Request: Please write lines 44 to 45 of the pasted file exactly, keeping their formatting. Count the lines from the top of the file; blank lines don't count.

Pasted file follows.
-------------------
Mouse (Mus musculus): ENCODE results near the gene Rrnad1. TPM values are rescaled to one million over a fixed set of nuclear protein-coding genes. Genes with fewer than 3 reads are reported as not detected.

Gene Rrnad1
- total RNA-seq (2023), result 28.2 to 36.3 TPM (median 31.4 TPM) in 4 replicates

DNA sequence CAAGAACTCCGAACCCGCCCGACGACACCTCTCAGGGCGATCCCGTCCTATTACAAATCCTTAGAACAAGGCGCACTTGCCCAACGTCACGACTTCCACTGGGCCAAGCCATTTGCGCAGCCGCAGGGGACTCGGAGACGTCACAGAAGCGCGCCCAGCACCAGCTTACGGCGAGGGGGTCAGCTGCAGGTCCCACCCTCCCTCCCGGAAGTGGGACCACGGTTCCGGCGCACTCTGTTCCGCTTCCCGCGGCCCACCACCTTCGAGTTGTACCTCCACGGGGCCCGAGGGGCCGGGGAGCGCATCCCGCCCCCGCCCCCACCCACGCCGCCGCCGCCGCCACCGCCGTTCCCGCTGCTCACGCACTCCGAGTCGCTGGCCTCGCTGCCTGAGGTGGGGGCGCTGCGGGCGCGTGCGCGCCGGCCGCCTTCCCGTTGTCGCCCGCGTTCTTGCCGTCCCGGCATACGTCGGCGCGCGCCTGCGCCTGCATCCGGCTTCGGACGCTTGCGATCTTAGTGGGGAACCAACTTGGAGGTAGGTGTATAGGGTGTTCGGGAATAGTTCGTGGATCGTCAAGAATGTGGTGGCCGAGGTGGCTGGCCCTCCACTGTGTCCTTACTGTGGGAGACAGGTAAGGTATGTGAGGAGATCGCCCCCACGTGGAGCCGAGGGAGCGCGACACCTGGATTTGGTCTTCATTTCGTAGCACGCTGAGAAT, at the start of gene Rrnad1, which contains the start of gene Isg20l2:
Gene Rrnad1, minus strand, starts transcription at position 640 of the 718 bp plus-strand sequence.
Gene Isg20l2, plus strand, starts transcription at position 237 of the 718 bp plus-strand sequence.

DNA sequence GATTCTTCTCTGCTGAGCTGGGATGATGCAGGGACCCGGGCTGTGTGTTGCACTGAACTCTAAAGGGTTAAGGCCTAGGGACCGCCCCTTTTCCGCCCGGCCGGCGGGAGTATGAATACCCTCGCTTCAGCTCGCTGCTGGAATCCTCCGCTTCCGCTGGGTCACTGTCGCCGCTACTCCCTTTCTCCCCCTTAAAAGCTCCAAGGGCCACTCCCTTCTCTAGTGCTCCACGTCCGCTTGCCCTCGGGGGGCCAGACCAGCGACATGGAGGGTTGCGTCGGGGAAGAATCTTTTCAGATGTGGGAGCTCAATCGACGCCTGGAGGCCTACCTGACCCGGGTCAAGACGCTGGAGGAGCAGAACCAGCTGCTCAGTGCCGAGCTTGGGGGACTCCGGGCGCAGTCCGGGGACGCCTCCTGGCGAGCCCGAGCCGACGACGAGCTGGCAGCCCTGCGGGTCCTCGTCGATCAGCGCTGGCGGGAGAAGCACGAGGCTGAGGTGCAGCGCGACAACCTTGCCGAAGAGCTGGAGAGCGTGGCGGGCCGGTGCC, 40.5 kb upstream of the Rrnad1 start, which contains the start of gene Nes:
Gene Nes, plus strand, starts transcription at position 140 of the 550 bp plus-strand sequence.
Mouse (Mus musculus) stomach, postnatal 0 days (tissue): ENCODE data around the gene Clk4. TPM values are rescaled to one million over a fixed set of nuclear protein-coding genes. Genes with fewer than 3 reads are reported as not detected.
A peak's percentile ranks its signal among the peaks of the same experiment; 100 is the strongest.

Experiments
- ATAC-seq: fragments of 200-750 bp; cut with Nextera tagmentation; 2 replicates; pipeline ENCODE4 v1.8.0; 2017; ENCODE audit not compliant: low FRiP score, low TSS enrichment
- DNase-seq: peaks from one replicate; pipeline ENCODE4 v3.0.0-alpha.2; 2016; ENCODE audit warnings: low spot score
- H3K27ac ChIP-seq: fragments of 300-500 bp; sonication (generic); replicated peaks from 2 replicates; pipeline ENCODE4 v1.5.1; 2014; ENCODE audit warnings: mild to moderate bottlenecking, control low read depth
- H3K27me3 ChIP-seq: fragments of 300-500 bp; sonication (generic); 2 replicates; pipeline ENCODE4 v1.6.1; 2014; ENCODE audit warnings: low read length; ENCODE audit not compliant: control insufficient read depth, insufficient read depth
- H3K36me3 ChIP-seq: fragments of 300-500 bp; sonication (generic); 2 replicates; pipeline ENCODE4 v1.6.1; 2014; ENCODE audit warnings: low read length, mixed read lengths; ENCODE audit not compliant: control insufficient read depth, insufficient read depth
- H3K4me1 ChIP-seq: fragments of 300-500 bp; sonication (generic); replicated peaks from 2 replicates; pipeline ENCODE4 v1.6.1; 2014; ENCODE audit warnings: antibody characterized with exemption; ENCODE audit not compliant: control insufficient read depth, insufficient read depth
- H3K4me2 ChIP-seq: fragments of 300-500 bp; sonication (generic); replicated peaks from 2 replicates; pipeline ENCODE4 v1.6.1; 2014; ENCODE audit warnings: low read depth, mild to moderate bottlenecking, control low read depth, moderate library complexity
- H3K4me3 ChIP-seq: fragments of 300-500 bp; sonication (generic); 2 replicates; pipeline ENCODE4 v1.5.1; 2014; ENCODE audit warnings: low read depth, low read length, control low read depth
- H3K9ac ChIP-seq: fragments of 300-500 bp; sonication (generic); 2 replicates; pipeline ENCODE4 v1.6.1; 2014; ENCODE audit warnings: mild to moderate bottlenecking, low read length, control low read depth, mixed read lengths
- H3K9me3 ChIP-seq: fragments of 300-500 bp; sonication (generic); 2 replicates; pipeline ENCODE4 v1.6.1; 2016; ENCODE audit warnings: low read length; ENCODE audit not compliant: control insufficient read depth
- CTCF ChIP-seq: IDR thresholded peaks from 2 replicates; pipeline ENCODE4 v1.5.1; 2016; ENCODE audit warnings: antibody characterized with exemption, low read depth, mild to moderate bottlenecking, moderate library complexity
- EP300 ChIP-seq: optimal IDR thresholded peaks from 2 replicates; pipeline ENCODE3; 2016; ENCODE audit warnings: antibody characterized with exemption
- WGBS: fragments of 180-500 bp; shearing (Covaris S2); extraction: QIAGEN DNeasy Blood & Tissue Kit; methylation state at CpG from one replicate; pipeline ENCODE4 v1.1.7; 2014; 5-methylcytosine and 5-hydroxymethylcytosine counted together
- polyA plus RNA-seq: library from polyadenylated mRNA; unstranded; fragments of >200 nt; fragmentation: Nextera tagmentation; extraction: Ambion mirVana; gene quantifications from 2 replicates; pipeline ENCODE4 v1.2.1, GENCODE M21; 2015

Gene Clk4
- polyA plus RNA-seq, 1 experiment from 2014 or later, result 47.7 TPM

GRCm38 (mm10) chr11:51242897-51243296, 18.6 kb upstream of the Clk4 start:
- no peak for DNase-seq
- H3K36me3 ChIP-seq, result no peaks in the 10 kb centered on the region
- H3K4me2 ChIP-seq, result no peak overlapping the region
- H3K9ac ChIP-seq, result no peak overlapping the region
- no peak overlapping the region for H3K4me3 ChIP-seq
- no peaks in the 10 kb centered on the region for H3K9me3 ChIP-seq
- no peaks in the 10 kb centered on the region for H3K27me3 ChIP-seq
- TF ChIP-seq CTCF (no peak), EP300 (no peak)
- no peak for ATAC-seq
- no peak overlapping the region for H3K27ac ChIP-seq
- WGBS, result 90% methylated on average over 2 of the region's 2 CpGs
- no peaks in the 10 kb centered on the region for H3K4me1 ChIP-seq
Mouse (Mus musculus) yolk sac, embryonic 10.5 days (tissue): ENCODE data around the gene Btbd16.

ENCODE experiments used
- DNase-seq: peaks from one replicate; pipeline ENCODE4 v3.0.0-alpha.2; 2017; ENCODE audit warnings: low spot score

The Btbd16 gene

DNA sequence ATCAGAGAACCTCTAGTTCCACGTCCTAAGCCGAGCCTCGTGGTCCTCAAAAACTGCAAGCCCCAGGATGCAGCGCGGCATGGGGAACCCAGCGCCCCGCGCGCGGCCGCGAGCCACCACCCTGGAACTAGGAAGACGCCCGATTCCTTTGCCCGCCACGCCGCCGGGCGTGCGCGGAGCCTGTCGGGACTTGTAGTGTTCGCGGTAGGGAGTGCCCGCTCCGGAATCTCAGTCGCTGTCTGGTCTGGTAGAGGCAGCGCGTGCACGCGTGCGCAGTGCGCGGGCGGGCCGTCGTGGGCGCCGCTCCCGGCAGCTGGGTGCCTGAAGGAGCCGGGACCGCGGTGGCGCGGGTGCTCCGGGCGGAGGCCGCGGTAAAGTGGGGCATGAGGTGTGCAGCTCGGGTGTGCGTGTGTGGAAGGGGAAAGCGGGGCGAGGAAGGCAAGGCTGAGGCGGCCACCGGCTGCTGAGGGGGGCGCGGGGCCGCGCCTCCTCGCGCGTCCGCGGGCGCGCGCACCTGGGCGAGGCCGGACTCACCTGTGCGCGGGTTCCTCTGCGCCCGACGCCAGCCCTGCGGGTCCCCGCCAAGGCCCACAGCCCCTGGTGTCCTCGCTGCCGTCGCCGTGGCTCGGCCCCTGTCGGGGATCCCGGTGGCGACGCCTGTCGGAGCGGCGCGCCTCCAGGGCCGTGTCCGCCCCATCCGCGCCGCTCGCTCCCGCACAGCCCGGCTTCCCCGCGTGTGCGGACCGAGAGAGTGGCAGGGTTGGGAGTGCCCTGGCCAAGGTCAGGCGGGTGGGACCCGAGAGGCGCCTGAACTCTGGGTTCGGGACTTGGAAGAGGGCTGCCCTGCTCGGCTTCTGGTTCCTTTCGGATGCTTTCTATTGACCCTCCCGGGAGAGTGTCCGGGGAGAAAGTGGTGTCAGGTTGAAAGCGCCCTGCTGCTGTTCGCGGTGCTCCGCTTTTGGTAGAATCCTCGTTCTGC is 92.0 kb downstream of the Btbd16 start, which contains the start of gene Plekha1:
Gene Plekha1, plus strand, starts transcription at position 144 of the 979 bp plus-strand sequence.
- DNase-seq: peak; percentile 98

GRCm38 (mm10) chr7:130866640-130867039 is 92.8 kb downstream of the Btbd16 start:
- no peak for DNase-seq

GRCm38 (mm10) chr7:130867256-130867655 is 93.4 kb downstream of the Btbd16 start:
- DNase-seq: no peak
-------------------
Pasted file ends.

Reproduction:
The Btbd16 gene

DNA sequence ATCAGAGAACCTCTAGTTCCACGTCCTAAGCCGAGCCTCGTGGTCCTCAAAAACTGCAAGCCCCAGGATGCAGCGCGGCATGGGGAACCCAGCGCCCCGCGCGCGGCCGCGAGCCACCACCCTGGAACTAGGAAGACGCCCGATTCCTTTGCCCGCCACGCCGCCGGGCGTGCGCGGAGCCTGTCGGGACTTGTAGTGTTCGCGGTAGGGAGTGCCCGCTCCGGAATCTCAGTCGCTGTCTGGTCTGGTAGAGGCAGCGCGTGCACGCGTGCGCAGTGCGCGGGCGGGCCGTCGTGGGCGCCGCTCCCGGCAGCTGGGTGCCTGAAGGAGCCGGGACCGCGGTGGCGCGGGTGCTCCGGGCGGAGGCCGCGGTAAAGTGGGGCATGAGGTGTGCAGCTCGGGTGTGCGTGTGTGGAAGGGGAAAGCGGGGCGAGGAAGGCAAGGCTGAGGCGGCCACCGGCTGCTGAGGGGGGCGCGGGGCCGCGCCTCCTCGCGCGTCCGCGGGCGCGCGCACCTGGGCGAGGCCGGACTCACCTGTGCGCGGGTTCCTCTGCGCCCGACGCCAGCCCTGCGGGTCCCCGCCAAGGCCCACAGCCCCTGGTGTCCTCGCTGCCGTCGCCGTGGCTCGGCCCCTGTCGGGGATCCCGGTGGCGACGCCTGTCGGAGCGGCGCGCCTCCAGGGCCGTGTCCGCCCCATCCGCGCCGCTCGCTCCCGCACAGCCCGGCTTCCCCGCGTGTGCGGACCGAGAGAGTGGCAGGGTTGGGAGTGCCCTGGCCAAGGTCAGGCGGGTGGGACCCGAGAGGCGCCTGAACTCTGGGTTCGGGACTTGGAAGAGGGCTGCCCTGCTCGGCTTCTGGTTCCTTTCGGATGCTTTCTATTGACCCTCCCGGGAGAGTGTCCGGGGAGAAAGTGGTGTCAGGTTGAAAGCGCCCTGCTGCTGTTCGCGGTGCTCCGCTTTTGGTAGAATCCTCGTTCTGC is 92.0 kb downstream of the Btbd16 start, which contains the start of gene Plekha1: